Protostars and Planets VI, Heidelberg, July 15-20, 2013
Photophoresis boosts formation of giant planets!
Teiser, Jens (Universitšt Duisburg-Essen)
Dodson-Robinson, Sarah (University of Texas at Austin)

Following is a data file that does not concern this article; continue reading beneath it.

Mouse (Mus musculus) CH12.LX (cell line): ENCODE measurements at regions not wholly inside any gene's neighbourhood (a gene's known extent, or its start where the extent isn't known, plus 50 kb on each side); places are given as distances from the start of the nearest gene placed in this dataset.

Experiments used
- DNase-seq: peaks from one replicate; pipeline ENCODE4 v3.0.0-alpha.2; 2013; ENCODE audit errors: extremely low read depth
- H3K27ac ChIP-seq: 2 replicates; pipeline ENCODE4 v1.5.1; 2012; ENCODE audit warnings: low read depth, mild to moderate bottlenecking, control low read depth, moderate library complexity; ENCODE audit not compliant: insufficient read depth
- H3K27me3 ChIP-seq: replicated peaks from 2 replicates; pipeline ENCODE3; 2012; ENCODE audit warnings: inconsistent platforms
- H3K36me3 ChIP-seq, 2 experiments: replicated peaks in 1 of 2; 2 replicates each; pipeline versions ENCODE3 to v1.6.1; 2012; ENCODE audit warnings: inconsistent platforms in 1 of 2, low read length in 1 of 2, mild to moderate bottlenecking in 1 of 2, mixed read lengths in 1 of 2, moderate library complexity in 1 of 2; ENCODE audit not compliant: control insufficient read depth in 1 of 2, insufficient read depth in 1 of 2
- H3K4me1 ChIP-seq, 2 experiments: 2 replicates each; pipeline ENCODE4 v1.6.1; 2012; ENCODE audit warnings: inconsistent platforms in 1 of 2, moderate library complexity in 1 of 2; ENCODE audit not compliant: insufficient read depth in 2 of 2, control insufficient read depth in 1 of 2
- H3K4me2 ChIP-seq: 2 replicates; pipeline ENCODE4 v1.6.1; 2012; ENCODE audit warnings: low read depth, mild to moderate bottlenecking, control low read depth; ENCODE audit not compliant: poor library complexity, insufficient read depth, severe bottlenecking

Giant planets consist of a solid core, which grows by accretion of planetesimals. Once the solid core is massive enough, also gas is accreted directly. Planetesimals, which are accreted are subject to severe erosion within the planetary atmosphere. Together with primordial dust, which is brought into the atmosphere by gas accretion, this leads to an increasing amount of dust in the atmosphere. This dust increases the opacity oft he atmosphere, which then absorbs thermal radiation from the inner parts of the growing planet. This automatically leads to increasing temperatures and to an increasing gas pressure in the inner part, so gas accretion is strongly reduced. With this reduced accretion rate the formation timescales given by the lifetime of protoplanetary disks are difficult to explain. Within this study we present photophoresis as a mechanism, which pushes dust particles outward and clears the inner parts of the atmosphere from dust. Thermal radiation from the inner part heats the dust particles, so a temperature gradient forms on their surfaces. As they are in a gaseous environment, this directly leads to a photophoretic acceleration, which can exceeds gravity by an order of magnitude. This mechanism helps to clear the inner part of the planetary atmosphere from dust aggregates. The inner part then can cool efficiently via thermal radiation, which accelerates the gas accretion significantly.
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